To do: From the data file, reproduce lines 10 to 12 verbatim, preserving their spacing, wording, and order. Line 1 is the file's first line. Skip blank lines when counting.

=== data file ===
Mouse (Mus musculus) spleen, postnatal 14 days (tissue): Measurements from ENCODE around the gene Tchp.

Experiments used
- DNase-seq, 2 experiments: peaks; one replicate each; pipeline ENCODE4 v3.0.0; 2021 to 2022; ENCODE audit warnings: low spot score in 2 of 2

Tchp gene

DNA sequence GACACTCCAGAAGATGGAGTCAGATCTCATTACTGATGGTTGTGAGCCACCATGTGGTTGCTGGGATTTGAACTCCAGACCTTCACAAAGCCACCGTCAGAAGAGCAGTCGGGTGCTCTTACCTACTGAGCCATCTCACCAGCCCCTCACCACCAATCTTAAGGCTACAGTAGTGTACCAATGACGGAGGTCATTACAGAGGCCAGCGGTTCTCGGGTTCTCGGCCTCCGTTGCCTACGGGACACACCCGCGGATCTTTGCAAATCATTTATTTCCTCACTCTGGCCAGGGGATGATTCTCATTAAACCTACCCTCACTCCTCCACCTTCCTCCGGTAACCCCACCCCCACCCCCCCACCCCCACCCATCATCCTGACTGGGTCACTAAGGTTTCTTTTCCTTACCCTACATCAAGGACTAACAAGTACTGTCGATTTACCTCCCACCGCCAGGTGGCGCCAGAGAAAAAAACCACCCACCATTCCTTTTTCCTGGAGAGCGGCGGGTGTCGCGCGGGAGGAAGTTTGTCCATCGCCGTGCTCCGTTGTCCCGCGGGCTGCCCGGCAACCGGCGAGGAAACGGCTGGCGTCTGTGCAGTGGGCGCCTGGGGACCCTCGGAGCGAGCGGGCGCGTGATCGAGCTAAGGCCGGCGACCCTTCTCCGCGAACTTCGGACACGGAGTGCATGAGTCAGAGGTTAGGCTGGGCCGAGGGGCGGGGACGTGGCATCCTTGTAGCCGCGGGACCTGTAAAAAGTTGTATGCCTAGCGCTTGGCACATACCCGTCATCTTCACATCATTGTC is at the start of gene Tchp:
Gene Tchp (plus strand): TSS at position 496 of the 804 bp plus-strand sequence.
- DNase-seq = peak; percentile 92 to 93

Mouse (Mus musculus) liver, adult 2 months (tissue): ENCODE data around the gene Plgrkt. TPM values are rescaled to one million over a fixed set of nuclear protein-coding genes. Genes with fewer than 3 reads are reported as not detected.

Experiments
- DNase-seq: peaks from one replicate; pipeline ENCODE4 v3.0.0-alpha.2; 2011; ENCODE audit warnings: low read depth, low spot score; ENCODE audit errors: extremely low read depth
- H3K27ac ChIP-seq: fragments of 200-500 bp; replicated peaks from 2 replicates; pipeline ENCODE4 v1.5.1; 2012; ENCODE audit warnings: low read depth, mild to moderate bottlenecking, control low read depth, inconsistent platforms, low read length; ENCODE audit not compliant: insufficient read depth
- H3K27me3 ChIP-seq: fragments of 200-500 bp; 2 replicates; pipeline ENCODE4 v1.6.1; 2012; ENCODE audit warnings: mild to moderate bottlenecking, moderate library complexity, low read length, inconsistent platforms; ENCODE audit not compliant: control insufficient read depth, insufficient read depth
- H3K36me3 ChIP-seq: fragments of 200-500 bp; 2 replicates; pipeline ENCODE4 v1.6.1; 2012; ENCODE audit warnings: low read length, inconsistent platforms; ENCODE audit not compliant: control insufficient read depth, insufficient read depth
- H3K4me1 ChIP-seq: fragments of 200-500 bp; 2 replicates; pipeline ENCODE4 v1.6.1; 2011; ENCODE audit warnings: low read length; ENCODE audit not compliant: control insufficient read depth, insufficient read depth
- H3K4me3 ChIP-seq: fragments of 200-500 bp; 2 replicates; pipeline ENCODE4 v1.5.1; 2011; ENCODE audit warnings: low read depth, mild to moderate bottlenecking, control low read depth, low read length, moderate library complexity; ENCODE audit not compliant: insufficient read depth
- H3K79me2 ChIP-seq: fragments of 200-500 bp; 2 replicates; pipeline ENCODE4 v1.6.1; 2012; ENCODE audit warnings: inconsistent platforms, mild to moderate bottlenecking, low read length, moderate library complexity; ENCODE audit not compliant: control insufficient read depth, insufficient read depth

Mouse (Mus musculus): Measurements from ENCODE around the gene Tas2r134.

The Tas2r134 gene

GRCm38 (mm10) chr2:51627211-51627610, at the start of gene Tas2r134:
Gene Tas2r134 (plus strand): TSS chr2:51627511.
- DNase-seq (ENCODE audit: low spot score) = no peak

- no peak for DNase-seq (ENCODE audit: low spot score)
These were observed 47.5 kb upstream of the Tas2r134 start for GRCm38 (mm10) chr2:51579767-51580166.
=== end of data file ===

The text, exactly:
- DNase-seq: peaks from one replicate; pipeline ENCODE4 v3.0.0-alpha.2; 2011; ENCODE audit warnings: low read depth, low spot score; ENCODE audit errors: extremely low read depth
- H3K27ac ChIP-seq: fragments of 200-500 bp; replicated peaks from 2 replicates; pipeline ENCODE4 v1.5.1; 2012; ENCODE audit warnings: low read depth, mild to moderate bottlenecking, control low read depth, inconsistent platforms, low read length; ENCODE audit not compliant: insufficient read depth
- H3K27me3 ChIP-seq: fragments of 200-500 bp; 2 replicates; pipeline ENCODE4 v1.6.1; 2012; ENCODE audit warnings: mild to moderate bottlenecking, moderate library complexity, low read length, inconsistent platforms; ENCODE audit not compliant: control insufficient read depth, insufficient read depth